Polypyrimidine tract binding proteins (PTB) regulate the expression of apoptotic genes and susceptibility to caspase-dependent apoptosis in differentiating cardiomyocytes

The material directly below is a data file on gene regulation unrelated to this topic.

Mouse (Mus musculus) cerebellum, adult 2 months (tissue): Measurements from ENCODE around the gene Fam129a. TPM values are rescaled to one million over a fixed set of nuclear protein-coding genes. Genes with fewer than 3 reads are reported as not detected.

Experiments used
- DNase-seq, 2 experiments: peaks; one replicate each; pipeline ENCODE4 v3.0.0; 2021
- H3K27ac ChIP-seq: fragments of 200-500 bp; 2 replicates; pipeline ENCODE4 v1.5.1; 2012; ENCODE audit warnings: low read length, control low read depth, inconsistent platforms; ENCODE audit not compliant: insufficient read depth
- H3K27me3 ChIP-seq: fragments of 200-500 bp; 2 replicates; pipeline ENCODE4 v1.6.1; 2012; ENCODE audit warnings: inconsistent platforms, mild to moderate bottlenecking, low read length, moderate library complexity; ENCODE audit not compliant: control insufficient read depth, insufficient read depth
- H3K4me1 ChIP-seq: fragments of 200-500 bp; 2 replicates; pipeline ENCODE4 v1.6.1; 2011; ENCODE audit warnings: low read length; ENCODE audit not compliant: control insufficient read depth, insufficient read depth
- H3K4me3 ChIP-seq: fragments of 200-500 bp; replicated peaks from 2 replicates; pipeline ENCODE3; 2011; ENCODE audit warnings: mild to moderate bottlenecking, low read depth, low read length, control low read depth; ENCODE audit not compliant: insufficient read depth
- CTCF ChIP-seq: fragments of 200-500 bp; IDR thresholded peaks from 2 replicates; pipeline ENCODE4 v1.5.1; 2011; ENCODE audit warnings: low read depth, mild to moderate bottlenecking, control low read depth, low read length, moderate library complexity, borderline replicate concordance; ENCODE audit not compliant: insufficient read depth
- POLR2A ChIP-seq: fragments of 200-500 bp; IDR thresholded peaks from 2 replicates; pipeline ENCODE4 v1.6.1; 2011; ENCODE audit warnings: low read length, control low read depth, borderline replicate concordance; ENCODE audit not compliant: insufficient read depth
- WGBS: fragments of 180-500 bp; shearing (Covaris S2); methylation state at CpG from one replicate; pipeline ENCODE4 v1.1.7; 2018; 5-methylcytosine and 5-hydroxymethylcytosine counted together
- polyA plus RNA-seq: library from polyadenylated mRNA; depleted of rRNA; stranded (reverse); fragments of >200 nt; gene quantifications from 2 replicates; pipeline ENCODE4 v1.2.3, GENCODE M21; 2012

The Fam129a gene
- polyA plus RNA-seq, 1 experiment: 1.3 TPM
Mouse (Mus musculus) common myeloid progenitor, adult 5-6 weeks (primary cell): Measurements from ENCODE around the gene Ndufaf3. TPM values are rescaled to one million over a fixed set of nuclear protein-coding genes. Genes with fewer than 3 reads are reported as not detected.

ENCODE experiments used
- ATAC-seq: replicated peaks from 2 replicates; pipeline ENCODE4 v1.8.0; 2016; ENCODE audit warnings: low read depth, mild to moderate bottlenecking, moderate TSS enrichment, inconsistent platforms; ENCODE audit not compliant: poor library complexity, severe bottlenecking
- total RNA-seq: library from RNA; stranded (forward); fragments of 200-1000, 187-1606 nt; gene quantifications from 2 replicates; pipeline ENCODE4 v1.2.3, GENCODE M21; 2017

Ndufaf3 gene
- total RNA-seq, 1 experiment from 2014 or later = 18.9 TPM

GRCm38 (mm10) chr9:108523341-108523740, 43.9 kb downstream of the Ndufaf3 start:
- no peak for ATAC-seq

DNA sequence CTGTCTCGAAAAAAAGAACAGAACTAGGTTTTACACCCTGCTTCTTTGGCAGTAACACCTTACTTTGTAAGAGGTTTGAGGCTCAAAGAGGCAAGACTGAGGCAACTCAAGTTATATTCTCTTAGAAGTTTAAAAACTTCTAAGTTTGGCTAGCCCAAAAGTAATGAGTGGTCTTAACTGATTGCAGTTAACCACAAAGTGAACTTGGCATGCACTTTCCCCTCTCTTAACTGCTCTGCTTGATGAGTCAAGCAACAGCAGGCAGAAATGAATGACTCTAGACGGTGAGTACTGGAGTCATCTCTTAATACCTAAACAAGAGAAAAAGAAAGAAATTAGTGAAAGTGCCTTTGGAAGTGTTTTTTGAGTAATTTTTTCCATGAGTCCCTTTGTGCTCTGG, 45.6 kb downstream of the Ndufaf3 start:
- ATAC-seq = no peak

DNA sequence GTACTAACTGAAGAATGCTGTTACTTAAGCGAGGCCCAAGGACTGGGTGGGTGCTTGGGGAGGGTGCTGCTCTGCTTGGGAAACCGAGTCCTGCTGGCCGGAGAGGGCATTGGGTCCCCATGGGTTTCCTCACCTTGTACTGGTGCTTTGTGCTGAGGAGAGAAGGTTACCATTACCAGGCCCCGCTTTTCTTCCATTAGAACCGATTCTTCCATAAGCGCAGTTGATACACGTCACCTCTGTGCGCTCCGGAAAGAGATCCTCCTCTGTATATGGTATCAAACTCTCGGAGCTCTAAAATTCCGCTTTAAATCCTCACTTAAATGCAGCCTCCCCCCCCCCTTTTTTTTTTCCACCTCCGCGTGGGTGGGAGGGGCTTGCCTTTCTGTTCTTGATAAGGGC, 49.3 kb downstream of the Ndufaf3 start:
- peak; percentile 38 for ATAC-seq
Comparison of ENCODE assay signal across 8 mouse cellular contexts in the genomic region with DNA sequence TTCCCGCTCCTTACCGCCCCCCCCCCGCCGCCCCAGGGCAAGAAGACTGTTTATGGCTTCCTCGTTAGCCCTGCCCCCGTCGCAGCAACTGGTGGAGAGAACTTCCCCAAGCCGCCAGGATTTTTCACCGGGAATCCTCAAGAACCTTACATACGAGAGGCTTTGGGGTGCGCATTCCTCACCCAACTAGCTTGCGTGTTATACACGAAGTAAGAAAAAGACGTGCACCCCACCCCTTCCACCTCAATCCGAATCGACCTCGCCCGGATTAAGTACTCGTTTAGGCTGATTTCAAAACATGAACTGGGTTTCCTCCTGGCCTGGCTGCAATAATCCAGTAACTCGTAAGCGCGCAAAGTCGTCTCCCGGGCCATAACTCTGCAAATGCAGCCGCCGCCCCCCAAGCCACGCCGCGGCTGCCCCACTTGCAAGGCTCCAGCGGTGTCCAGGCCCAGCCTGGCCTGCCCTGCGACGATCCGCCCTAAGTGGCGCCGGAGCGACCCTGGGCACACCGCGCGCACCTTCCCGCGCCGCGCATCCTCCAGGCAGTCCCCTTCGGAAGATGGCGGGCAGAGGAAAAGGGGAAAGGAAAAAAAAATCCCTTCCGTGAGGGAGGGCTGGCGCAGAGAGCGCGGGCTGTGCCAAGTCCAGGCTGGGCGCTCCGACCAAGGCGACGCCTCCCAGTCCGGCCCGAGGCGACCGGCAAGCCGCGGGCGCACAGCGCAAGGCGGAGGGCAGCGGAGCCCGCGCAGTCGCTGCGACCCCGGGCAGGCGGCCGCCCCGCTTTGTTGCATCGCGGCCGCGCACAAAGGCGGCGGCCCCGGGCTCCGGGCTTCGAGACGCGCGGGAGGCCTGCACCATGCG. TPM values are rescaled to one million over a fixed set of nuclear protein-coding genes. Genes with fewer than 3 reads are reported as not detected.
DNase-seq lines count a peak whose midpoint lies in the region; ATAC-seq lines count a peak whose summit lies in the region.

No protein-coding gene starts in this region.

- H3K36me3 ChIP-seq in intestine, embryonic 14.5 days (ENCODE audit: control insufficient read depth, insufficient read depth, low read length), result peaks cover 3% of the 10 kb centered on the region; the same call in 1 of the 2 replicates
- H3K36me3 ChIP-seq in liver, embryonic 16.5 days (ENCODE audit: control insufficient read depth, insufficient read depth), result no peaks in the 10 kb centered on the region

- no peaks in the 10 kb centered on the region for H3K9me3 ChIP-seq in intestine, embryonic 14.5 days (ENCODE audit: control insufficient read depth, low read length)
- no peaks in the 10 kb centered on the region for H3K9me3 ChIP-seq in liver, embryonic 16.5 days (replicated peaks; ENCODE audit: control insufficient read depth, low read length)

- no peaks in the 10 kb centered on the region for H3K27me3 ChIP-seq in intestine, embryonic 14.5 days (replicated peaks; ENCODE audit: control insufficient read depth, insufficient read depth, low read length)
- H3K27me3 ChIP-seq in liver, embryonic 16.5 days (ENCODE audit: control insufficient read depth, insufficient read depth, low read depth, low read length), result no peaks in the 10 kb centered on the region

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Cardiac morphologic abnormalities in mice deficient for key regulators of the caspase-dependent signaling underscored its role in heart development. However, the mechanisms regulating apoptotic gene expression in the developing heart are unknown. As polypyrimidine tract binding proteins (PTB) determine gene isoform expression during myoblast differentiation and contribute to Apaf-1 translation in cell lines, we investigated whether PTB regulate apoptotic gene expression in differentiating cardiomyocytes. Our results show that PTB are expressed in the embryonic heart and are silenced during development, coinciding with a reduction in the expression of apoptotic genes. Overexpression of PTB in postnatal cardiomyocytes, which express low levels of PTB and apoptotic genes, induced an increase in the amount of pro-apoptotic proteins without affecting abundance of their respective transcripts. Translation of the reporter gene Firefly Luciferase preceded by the 50 -untranslated region of Apaf-1 or Caspase-3 was enhanced by PTB in cardiomyocytes. PTB silencing in fibroblasts induced a decrease of apoptotic protein levels. PTB overexpression in cardiomyocytes induced caspase activity and caspase-dependent DNA fragmentation during ischemia, which is otherwise caspase-independent in differentiated cardiomyocytes. Our results show that PTB contribute to apoptotic gene expression and modulate the susceptibility to caspase activation in differentiating rat cardiomyocytes.